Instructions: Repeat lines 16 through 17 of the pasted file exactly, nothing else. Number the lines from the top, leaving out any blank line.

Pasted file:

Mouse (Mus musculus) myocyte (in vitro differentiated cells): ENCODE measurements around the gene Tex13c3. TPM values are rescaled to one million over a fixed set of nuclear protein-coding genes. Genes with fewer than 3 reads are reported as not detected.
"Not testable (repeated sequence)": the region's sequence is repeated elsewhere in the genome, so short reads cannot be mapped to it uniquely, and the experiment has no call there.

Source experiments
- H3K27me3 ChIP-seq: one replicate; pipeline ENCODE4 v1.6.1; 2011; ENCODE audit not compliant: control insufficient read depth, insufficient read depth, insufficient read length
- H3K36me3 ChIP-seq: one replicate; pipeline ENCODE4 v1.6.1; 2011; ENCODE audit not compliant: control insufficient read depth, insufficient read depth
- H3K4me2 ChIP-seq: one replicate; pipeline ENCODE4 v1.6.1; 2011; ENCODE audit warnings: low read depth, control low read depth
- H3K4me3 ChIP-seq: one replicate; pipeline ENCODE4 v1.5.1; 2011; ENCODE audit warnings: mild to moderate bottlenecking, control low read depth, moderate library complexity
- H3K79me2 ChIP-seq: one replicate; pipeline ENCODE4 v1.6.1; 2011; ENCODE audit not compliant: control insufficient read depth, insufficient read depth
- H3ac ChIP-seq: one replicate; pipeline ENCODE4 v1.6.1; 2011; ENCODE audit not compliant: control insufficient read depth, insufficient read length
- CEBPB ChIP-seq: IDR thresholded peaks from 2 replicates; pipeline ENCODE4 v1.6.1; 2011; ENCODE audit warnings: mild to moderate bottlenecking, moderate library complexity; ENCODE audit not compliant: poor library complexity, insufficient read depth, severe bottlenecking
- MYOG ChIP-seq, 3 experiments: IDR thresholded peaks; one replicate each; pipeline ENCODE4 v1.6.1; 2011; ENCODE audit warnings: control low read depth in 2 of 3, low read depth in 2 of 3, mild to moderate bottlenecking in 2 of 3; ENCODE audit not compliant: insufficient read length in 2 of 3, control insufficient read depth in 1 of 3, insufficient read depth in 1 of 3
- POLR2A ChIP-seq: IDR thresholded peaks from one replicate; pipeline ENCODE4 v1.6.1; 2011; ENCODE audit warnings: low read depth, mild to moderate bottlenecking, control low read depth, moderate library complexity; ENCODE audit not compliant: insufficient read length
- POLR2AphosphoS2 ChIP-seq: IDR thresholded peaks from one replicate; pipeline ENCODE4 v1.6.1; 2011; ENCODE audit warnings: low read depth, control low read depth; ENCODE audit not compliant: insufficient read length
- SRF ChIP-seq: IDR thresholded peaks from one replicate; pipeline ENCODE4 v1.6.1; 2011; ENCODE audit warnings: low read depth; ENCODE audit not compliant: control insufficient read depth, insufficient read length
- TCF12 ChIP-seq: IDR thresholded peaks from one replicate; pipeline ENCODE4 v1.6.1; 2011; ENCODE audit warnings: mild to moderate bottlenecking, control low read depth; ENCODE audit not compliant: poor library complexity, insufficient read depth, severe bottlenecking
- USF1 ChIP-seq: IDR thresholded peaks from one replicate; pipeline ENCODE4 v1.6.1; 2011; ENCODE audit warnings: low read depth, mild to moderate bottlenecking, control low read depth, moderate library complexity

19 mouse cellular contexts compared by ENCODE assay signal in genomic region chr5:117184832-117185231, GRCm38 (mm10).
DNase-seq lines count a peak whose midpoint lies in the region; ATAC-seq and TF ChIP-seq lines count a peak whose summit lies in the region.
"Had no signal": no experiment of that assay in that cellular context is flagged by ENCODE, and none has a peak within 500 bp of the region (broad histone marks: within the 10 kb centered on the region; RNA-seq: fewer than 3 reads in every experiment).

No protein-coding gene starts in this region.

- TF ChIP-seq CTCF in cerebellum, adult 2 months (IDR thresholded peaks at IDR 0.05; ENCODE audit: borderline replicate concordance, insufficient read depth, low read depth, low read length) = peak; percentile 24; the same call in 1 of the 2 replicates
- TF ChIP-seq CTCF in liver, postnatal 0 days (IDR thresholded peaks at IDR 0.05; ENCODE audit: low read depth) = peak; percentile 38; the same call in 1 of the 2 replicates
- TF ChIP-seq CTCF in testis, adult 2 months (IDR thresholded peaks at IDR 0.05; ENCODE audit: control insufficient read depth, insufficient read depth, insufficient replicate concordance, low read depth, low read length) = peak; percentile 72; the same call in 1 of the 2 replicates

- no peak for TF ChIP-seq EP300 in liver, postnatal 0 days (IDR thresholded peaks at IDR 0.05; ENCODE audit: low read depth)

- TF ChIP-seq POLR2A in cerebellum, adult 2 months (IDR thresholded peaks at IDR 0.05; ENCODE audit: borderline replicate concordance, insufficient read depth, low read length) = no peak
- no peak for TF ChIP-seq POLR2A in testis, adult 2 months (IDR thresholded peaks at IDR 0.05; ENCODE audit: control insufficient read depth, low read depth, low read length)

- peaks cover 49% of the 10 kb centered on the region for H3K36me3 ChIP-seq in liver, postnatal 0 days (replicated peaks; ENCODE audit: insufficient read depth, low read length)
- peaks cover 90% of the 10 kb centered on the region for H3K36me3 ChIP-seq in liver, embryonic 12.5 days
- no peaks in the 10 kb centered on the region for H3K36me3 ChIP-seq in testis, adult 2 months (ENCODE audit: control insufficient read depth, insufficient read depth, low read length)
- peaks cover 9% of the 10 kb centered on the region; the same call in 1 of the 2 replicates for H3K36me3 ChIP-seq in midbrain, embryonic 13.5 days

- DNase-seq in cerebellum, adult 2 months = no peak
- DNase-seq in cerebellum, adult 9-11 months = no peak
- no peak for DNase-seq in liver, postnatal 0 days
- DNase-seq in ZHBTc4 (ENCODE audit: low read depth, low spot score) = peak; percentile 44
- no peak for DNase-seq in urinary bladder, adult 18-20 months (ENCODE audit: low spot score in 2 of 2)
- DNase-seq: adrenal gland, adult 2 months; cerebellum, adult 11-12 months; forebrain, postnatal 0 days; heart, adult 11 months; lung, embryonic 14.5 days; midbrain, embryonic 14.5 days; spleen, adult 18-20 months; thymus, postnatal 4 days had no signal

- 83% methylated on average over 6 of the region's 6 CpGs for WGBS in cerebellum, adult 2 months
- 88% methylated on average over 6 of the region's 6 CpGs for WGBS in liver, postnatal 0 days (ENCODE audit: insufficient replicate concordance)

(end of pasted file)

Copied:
- USF1 ChIP-seq: IDR thresholded peaks from one replicate; pipeline ENCODE4 v1.6.1; 2011; ENCODE audit warnings: low read depth, mild to moderate bottlenecking, control low read depth, moderate library complexity

19 mouse cellular contexts compared by ENCODE assay signal in genomic region chr5:117184832-117185231, GRCm38 (mm10).